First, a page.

Whenever my first baby would cry, I did whatever I could to make him happy–right away. I had this weird feeling of abandonment  if I heard him crying and wasn’t instantly there to soothe him. But then, one day, I couldn’t get to him right away–and he was fine! In fact, he calmed down on his own, went back to sleep, and didn’t seem bothered in the least. Then I realized, it’s OK to let baby be on his own a bit. Now, with 2 little ones, I’ve learned that it’s actually necessary to put down a crying baby sometimes–and he’s always just fine. An added perk: baby will learn how to calm down and entertain himself if you aren’t doting on him every moment of every day–a valuable life lesson, indeed!  If you need to put down your baby so you can go to the bathroom or even take a quick shower, he’ll survive the 5 minute interlude. You both might even enjoy it!

5. Choose the advice you’ll take 
It never ceases to amaze me how every living, breathing person has advice on child-rearing. People with babies, people without babies, old people, young people, you name it–they all seem to know the only right way to do things with a baby. And they’ll tell you. Especially if you’re doing it wrong. I have found that the best response is usually just to smile, say “Thank you”, and then keep doing what you were doing.
As this baby’s parent, you know them better than anyone else. You know what they like, what drives them crazy, how they respond to different situations, even what bodily functions they’ve performed in the last 24 hours. You are your own baby’s expert. So, even when you get good advice from someone else, check it against what you–your baby’s expert–knows about your baby. What’s worked for someone else and their baby may not work for you.

6. Laugh at yourself
You will have days as a parent that just make you want to cry. Or scream. Or throw a good old-fashioned temper tantrum. And, sometimes, that’s OK. We all need to cry and scream and throw a fit every now and then. But you can also choose to just laugh at the situation and say “oh well, these crazy kids have done it again!”.

For instance: The other day I was trying to cook dinner and my boys both decided this would be a great time to test Mom. With a pot boiling over on the stove, the baby started screaming. When I picked him up, I noticed that he had poop squishing all the way up his back and out the neck of his onesie. I ran upstairs to change him and when I came back downstairs, my 2 year old had flung half of the contents of his rice box (a sensory activity) across the floor. I could have cried or yelled or run away to a nice quiet closet, but I just had to laugh at myself and the “situation” that is my life. This is my lot now, and it’s actually kinda funny. Three years ago, I never would have imagined that this is how a typical Thursday afternoon would look for me. But it is, and I embrace it! If I don’t laugh at myself every so often I could end up resenting the way things are, and I never want that to happen. So bring on the messy, the loud, the annoying, the embarrassing: I will just laugh at you!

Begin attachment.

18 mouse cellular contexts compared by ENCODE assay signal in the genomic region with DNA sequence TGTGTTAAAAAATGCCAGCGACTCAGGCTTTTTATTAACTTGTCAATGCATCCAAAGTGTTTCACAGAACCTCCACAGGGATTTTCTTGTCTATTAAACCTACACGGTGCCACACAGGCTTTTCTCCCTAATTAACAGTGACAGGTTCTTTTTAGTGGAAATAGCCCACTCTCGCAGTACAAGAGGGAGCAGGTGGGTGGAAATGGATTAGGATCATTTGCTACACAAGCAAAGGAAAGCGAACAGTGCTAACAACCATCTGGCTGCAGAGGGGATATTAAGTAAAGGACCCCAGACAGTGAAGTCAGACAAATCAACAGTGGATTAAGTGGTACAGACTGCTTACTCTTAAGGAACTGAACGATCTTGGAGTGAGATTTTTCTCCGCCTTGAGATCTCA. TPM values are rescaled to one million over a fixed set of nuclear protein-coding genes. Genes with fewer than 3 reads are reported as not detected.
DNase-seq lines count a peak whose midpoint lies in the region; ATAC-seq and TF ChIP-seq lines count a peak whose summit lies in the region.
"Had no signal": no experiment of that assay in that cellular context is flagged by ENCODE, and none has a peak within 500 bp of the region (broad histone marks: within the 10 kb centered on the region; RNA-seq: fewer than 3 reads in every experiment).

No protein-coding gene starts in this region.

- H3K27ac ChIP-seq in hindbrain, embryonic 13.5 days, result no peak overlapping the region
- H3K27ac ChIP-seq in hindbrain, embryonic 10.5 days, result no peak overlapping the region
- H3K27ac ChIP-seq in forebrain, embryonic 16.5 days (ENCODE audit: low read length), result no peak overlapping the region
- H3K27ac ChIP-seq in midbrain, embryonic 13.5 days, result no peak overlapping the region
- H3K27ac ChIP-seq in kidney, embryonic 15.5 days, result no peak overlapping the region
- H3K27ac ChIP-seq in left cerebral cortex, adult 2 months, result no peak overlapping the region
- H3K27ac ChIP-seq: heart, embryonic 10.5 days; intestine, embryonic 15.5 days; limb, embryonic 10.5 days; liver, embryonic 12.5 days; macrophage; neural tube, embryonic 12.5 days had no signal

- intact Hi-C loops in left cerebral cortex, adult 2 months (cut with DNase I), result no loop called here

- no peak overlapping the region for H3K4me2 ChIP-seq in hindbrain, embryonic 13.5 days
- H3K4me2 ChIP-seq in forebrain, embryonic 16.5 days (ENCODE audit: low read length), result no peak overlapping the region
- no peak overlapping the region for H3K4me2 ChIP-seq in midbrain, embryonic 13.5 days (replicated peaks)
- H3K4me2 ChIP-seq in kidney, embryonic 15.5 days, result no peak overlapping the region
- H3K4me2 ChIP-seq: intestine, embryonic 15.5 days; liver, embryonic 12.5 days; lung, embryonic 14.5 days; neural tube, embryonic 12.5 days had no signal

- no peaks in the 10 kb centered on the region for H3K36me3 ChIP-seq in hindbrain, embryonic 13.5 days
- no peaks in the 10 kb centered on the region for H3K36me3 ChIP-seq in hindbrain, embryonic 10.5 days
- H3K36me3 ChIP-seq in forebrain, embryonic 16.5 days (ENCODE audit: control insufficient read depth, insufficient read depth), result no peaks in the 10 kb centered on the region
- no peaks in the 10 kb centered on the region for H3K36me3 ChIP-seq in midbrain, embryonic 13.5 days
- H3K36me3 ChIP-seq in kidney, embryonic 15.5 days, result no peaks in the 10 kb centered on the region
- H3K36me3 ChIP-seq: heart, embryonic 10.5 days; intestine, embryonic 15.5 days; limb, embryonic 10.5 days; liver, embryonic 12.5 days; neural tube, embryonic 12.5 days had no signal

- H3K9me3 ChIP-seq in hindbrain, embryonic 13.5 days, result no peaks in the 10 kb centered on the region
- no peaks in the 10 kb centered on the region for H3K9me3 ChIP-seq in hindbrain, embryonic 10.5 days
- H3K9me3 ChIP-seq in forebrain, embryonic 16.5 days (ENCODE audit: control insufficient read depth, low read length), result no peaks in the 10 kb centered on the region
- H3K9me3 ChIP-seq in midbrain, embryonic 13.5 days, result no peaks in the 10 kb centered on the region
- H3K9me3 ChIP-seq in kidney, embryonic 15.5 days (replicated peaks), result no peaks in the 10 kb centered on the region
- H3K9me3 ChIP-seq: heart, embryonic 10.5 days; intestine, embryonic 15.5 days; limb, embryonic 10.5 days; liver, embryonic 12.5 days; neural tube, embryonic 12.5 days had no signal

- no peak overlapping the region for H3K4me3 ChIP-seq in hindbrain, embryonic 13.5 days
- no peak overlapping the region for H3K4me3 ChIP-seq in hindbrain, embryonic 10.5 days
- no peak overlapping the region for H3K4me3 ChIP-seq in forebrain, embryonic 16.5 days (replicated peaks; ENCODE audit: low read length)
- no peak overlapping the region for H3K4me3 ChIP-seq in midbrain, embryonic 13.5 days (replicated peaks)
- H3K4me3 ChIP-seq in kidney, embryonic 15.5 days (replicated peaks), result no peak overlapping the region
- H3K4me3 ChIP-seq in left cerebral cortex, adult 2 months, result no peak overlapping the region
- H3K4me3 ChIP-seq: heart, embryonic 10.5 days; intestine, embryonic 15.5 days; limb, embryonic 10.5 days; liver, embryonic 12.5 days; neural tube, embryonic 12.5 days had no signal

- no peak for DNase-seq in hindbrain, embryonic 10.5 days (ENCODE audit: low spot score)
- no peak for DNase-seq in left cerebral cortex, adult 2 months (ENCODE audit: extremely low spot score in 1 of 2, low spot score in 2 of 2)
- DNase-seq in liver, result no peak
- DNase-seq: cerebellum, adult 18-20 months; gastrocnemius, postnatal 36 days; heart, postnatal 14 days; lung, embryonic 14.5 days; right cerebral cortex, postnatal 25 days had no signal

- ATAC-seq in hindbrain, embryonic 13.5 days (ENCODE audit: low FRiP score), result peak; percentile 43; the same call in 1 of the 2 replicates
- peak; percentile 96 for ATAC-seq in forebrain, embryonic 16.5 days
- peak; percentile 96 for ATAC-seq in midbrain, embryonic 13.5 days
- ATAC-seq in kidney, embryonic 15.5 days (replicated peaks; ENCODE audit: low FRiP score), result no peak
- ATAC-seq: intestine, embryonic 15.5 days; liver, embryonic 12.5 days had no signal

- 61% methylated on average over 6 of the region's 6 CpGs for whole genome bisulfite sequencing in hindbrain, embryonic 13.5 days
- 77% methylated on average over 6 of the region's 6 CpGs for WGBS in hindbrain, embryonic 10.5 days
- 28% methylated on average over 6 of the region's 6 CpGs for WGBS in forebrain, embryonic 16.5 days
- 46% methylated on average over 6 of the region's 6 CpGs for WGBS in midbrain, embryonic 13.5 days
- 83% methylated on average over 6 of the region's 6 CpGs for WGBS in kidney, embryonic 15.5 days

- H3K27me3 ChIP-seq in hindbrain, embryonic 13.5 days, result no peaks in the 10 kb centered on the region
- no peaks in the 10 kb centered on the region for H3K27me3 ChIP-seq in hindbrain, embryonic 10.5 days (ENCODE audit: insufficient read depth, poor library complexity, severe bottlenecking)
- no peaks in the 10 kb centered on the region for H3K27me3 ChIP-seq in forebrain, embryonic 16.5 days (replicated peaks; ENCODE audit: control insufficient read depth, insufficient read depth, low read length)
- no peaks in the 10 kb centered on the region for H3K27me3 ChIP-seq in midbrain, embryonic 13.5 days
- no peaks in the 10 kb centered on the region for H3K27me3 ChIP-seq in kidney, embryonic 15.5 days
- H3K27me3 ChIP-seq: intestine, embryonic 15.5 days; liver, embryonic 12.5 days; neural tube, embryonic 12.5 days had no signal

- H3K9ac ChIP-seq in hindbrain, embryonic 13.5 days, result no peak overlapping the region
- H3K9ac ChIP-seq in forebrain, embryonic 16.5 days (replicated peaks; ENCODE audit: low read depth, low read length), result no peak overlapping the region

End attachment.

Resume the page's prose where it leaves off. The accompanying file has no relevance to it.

7. Sleep. And don’t expect to feel rested for the next 20 years.

Birth and Coming Home 301

You’ve heard it before: sleep when the baby sleeps. That worked for the first few weeks for me, but then I realized that “when the baby sleeps” happened to be the only time I could take a shower or eat a meal or pay the bills. Rest is still really important, though. I’m not good at taking naps during the day, but I can usually fall asleep pretty quickly at night time. As a result, I have to be pretty diligent about setting a bedtime for myself each night and sticking to it–even if I really want to stay up late doing important things like watching TV or checking my friends’ status updates on Facebook. But the sad reality is that even if you do go to bed on time and try to take naps when the baby’s sleeping, you’ll probably never really feel rested as long as there are people who call you “Mom” or “Dad” living under your roof. Kids are exhausting and you’ll probably never get enough rest to make up for the energy output they require. Oh well, can’t blame a girl for trying!

8. Document important information and events.
When your baby rolls over for the first time, or gets her first tooth, or says his first word, it feels like the most earth-shattering event. You know that you’ll remember it forever! But you won’t. My oldest son is only 2 1/2, and I already can’t remember a single stat or milestone from his babyhood. Maybe I just have a terrible memory, or maybe my brain is just a pile of mush after chasing two little boys around every day, but the fact remains that I just don’t remember those all-important details.
Do whatever works for you to record your child’s life. Some people like hanging a calendar by baby’s changing table so they can write interesting little facts about baby for each day of their first year. You could buy a baby memory book from the store, jot notes down in a notebook, or even pull out your smart phone (yes, there’s an app for that).